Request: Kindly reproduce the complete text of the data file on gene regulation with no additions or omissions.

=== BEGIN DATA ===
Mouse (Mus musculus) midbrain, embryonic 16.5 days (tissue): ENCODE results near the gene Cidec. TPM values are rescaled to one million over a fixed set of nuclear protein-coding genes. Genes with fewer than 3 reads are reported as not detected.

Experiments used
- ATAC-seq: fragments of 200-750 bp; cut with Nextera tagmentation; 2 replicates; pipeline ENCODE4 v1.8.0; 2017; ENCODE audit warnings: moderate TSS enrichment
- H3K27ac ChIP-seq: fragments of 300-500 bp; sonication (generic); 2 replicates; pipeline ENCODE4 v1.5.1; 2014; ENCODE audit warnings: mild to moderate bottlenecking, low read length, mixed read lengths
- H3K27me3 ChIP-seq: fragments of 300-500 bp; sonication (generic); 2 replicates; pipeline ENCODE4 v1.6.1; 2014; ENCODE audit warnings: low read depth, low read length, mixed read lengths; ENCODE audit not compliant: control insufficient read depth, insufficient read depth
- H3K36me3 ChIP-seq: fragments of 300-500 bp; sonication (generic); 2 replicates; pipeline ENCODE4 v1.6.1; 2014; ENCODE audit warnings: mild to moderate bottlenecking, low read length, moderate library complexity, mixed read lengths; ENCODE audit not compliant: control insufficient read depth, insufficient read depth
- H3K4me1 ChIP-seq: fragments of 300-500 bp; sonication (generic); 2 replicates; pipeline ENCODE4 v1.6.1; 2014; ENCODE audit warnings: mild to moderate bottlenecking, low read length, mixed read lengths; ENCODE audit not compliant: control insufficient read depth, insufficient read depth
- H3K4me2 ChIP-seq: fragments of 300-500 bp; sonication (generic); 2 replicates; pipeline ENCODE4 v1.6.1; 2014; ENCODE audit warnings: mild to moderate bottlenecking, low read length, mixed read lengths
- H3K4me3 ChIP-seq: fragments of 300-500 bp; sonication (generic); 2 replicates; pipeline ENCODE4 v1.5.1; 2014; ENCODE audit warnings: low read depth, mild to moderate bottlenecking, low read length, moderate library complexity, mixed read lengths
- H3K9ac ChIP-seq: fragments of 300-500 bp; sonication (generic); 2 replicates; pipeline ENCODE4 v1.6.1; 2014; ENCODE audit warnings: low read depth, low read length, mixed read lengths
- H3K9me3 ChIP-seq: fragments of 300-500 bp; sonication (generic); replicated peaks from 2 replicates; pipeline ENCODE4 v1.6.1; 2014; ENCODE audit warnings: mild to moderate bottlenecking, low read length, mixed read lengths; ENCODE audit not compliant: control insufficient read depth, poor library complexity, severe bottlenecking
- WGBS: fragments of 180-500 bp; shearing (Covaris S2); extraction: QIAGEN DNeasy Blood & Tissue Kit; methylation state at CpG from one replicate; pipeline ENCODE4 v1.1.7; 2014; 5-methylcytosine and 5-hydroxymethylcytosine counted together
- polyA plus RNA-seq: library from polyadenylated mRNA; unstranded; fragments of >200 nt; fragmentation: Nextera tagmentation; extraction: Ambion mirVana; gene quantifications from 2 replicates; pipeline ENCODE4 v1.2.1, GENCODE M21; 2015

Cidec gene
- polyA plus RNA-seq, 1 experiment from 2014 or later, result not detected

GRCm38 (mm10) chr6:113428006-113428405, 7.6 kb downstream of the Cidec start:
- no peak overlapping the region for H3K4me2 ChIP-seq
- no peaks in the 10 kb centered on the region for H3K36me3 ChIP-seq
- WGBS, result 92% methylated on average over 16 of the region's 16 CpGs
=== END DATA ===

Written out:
Mouse (Mus musculus) midbrain, embryonic 16.5 days (tissue): ENCODE results near the gene Cidec. TPM values are rescaled to one million over a fixed set of nuclear protein-coding genes. Genes with fewer than 3 reads are reported as not detected.

Experiments used
- ATAC-seq: fragments of 200-750 bp; cut with Nextera tagmentation; 2 replicates; pipeline ENCODE4 v1.8.0; 2017; ENCODE audit warnings: moderate TSS enrichment
- H3K27ac ChIP-seq: fragments of 300-500 bp; sonication (generic); 2 replicates; pipeline ENCODE4 v1.5.1; 2014; ENCODE audit warnings: mild to moderate bottlenecking, low read length, mixed read lengths
- H3K27me3 ChIP-seq: fragments of 300-500 bp; sonication (generic); 2 replicates; pipeline ENCODE4 v1.6.1; 2014; ENCODE audit warnings: low read depth, low read length, mixed read lengths; ENCODE audit not compliant: control insufficient read depth, insufficient read depth
- H3K36me3 ChIP-seq: fragments of 300-500 bp; sonication (generic); 2 replicates; pipeline ENCODE4 v1.6.1; 2014; ENCODE audit warnings: mild to moderate bottlenecking, low read length, moderate library complexity, mixed read lengths; ENCODE audit not compliant: control insufficient read depth, insufficient read depth
- H3K4me1 ChIP-seq: fragments of 300-500 bp; sonication (generic); 2 replicates; pipeline ENCODE4 v1.6.1; 2014; ENCODE audit warnings: mild to moderate bottlenecking, low read length, mixed read lengths; ENCODE audit not compliant: control insufficient read depth, insufficient read depth
- H3K4me2 ChIP-seq: fragments of 300-500 bp; sonication (generic); 2 replicates; pipeline ENCODE4 v1.6.1; 2014; ENCODE audit warnings: mild to moderate bottlenecking, low read length, mixed read lengths
- H3K4me3 ChIP-seq: fragments of 300-500 bp; sonication (generic); 2 replicates; pipeline ENCODE4 v1.5.1; 2014; ENCODE audit warnings: low read depth, mild to moderate bottlenecking, low read length, moderate library complexity, mixed read lengths
- H3K9ac ChIP-seq: fragments of 300-500 bp; sonication (generic); 2 replicates; pipeline ENCODE4 v1.6.1; 2014; ENCODE audit warnings: low read depth, low read length, mixed read lengths
- H3K9me3 ChIP-seq: fragments of 300-500 bp; sonication (generic); replicated peaks from 2 replicates; pipeline ENCODE4 v1.6.1; 2014; ENCODE audit warnings: mild to moderate bottlenecking, low read length, mixed read lengths; ENCODE audit not compliant: control insufficient read depth, poor library complexity, severe bottlenecking
- WGBS: fragments of 180-500 bp; shearing (Covaris S2); extraction: QIAGEN DNeasy Blood & Tissue Kit; methylation state at CpG from one replicate; pipeline ENCODE4 v1.1.7; 2014; 5-methylcytosine and 5-hydroxymethylcytosine counted together
- polyA plus RNA-seq: library from polyadenylated mRNA; unstranded; fragments of >200 nt; fragmentation: Nextera tagmentation; extraction: Ambion mirVana; gene quantifications from 2 replicates; pipeline ENCODE4 v1.2.1, GENCODE M21; 2015

Cidec gene
- polyA plus RNA-seq, 1 experiment from 2014 or later, result not detected

GRCm38 (mm10) chr6:113428006-113428405, 7.6 kb downstream of the Cidec start:
- no peak overlapping the region for H3K4me2 ChIP-seq
- no peaks in the 10 kb centered on the region for H3K36me3 ChIP-seq
- WGBS, result 92% methylated on average over 16 of the region's 16 CpGs